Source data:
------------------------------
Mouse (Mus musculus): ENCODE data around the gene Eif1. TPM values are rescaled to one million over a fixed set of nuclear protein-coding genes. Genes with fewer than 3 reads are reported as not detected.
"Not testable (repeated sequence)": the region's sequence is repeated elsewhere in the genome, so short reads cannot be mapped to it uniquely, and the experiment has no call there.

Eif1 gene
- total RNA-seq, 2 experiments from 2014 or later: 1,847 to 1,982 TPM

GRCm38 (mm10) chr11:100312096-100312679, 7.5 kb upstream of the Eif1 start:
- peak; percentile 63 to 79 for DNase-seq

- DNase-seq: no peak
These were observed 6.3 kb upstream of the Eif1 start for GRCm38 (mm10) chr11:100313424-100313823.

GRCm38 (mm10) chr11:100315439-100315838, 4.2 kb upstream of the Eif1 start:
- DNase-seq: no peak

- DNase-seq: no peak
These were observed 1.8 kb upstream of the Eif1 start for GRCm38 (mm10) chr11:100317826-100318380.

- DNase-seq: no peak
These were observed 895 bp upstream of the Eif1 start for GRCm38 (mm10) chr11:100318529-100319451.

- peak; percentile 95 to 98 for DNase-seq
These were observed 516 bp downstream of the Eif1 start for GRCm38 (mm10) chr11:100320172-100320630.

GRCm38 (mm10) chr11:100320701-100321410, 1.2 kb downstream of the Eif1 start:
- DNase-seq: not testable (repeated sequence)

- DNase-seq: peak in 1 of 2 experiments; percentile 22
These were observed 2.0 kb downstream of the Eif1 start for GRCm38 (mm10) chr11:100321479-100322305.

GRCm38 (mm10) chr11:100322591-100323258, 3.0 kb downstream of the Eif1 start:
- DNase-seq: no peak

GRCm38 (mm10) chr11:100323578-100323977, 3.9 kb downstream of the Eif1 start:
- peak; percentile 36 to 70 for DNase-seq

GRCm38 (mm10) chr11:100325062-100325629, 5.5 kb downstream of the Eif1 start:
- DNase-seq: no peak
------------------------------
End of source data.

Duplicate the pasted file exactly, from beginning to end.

Mouse (Mus musculus): ENCODE data around the gene Eif1. TPM values are rescaled to one million over a fixed set of nuclear protein-coding genes. Genes with fewer than 3 reads are reported as not detected.
"Not testable (repeated sequence)": the region's sequence is repeated elsewhere in the genome, so short reads cannot be mapped to it uniquely, and the experiment has no call there.

Eif1 gene
- total RNA-seq, 2 experiments from 2014 or later: 1,847 to 1,982 TPM

GRCm38 (mm10) chr11:100312096-100312679, 7.5 kb upstream of the Eif1 start:
- peak; percentile 63 to 79 for DNase-seq

- DNase-seq: no peak
These were observed 6.3 kb upstream of the Eif1 start for GRCm38 (mm10) chr11:100313424-100313823.

GRCm38 (mm10) chr11:100315439-100315838, 4.2 kb upstream of the Eif1 start:
- DNase-seq: no peak

- DNase-seq: no peak
These were observed 1.8 kb upstream of the Eif1 start for GRCm38 (mm10) chr11:100317826-100318380.

- DNase-seq: no peak
These were observed 895 bp upstream of the Eif1 start for GRCm38 (mm10) chr11:100318529-100319451.

- peak; percentile 95 to 98 for DNase-seq
These were observed 516 bp downstream of the Eif1 start for GRCm38 (mm10) chr11:100320172-100320630.

GRCm38 (mm10) chr11:100320701-100321410, 1.2 kb downstream of the Eif1 start:
- DNase-seq: not testable (repeated sequence)

- DNase-seq: peak in 1 of 2 experiments; percentile 22
These were observed 2.0 kb downstream of the Eif1 start for GRCm38 (mm10) chr11:100321479-100322305.

GRCm38 (mm10) chr11:100322591-100323258, 3.0 kb downstream of the Eif1 start:
- DNase-seq: no peak

GRCm38 (mm10) chr11:100323578-100323977, 3.9 kb downstream of the Eif1 start:
- peak; percentile 36 to 70 for DNase-seq

GRCm38 (mm10) chr11:100325062-100325629, 5.5 kb downstream of the Eif1 start:
- DNase-seq: no peak